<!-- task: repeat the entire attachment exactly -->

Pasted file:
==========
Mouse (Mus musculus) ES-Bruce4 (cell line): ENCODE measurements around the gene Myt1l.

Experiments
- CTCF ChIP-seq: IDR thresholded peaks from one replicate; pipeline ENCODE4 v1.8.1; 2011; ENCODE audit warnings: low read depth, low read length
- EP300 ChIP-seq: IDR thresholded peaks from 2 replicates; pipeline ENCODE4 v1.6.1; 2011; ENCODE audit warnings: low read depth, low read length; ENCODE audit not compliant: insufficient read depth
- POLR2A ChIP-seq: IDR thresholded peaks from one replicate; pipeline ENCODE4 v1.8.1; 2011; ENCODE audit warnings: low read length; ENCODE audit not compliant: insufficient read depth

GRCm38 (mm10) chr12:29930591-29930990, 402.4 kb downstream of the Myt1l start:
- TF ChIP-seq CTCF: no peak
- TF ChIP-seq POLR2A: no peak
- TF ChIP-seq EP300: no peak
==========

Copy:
Mouse (Mus musculus) ES-Bruce4 (cell line): ENCODE measurements around the gene Myt1l.

Experiments
- CTCF ChIP-seq: IDR thresholded peaks from one replicate; pipeline ENCODE4 v1.8.1; 2011; ENCODE audit warnings: low read depth, low read length
- EP300 ChIP-seq: IDR thresholded peaks from 2 replicates; pipeline ENCODE4 v1.6.1; 2011; ENCODE audit warnings: low read depth, low read length; ENCODE audit not compliant: insufficient read depth
- POLR2A ChIP-seq: IDR thresholded peaks from one replicate; pipeline ENCODE4 v1.8.1; 2011; ENCODE audit warnings: low read length; ENCODE audit not compliant: insufficient read depth

GRCm38 (mm10) chr12:29930591-29930990, 402.4 kb downstream of the Myt1l start:
- TF ChIP-seq CTCF: no peak
- TF ChIP-seq POLR2A: no peak
- TF ChIP-seq EP300: no peak